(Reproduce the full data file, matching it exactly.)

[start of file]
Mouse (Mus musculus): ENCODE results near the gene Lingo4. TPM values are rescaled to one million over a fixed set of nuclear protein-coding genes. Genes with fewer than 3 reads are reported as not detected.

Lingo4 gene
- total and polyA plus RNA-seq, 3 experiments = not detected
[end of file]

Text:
Mouse (Mus musculus): ENCODE results near the gene Lingo4. TPM values are rescaled to one million over a fixed set of nuclear protein-coding genes. Genes with fewer than 3 reads are reported as not detected.

Lingo4 gene
- total and polyA plus RNA-seq, 3 experiments = not detected